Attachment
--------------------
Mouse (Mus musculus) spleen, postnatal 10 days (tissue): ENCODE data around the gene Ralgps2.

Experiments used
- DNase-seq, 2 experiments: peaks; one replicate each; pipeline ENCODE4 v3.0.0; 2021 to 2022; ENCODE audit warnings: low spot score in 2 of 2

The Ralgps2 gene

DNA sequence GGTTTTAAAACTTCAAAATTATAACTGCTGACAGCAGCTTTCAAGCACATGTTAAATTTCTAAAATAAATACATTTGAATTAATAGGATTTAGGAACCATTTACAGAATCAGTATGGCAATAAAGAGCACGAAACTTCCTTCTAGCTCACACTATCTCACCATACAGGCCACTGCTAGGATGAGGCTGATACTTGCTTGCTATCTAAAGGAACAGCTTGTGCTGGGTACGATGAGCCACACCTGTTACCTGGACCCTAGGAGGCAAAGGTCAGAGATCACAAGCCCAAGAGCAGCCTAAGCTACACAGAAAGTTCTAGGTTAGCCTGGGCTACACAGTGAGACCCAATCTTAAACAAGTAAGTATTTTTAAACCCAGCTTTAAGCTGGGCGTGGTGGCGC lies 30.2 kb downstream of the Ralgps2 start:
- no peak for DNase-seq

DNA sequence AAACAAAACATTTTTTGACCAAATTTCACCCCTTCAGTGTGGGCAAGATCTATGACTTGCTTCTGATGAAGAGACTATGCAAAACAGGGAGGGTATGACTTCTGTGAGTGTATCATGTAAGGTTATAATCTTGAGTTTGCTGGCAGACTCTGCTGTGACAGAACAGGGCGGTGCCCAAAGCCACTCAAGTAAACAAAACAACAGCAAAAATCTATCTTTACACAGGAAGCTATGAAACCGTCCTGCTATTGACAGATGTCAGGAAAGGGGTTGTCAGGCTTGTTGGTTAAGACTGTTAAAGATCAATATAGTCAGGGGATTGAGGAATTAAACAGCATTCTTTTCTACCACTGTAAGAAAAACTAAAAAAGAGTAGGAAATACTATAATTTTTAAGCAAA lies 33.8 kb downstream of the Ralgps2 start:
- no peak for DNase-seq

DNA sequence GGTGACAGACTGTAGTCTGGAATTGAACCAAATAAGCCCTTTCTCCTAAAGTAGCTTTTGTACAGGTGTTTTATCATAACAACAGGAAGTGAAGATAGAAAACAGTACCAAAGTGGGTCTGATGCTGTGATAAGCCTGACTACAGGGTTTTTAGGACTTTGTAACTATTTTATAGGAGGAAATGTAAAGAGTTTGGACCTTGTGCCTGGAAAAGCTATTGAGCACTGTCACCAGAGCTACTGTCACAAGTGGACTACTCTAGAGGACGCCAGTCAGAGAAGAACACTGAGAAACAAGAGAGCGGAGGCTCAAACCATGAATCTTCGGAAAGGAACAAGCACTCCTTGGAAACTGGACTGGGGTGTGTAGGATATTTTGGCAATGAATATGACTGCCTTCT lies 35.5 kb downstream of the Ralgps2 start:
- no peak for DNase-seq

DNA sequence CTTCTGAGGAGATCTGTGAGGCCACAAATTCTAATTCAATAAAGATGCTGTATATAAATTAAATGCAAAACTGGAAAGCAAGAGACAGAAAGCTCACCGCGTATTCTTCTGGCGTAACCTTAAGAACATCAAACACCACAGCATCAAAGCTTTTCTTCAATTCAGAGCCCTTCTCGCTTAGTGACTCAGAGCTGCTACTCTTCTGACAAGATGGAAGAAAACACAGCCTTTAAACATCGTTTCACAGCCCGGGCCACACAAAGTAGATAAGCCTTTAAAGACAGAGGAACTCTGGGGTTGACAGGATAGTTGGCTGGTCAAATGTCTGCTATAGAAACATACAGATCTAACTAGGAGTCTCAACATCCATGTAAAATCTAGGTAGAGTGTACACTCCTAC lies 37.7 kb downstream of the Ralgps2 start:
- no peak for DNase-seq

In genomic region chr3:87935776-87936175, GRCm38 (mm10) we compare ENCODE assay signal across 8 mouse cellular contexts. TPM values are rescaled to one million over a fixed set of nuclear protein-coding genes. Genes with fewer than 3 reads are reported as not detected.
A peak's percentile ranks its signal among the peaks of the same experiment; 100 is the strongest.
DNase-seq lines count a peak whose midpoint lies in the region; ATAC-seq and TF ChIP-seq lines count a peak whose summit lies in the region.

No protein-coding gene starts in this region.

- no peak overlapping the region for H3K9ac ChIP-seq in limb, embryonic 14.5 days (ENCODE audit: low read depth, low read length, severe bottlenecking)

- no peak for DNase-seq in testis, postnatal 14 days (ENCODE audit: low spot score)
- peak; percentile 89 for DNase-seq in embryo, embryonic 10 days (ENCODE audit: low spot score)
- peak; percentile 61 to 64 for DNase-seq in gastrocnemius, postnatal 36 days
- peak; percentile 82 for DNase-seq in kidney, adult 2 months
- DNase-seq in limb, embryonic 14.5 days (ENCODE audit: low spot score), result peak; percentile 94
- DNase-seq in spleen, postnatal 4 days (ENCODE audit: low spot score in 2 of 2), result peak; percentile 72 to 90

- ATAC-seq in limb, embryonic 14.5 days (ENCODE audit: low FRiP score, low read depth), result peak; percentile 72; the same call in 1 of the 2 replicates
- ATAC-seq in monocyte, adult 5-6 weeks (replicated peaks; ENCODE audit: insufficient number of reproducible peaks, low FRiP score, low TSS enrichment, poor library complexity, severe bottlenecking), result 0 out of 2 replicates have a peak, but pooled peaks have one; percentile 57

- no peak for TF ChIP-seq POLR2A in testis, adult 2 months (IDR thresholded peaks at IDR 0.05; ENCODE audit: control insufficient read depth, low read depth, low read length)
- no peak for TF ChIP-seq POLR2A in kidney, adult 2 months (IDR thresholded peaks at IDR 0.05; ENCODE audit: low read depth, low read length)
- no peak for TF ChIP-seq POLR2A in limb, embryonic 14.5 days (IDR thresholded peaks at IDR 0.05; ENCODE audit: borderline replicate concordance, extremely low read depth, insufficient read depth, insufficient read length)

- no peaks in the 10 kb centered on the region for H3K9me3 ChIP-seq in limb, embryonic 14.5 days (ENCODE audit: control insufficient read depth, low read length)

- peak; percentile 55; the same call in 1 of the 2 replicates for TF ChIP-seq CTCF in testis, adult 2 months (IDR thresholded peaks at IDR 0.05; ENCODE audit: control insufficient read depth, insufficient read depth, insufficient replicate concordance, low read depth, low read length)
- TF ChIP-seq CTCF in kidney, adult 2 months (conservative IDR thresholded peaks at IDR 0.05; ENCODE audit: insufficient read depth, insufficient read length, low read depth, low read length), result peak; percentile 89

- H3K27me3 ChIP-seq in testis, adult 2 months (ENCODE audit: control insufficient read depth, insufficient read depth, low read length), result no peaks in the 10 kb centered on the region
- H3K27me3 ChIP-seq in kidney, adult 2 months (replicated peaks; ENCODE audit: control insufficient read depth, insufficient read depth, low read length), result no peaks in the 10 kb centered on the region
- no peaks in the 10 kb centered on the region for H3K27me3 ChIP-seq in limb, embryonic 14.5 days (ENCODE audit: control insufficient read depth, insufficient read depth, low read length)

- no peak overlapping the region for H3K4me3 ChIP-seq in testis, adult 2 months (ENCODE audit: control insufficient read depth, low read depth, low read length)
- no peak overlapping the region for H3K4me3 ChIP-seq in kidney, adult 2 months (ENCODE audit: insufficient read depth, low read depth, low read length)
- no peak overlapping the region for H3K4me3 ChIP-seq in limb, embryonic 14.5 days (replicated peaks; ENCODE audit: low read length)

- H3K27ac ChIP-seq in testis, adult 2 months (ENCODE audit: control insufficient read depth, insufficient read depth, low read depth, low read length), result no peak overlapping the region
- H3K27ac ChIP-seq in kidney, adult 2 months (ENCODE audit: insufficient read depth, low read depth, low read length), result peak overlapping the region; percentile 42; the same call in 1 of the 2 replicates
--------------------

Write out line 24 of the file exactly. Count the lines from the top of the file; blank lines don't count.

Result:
- ATAC-seq in limb, embryonic 14.5 days (ENCODE audit: low FRiP score, low read depth), result peak; percentile 72; the same call in 1 of the 2 replicates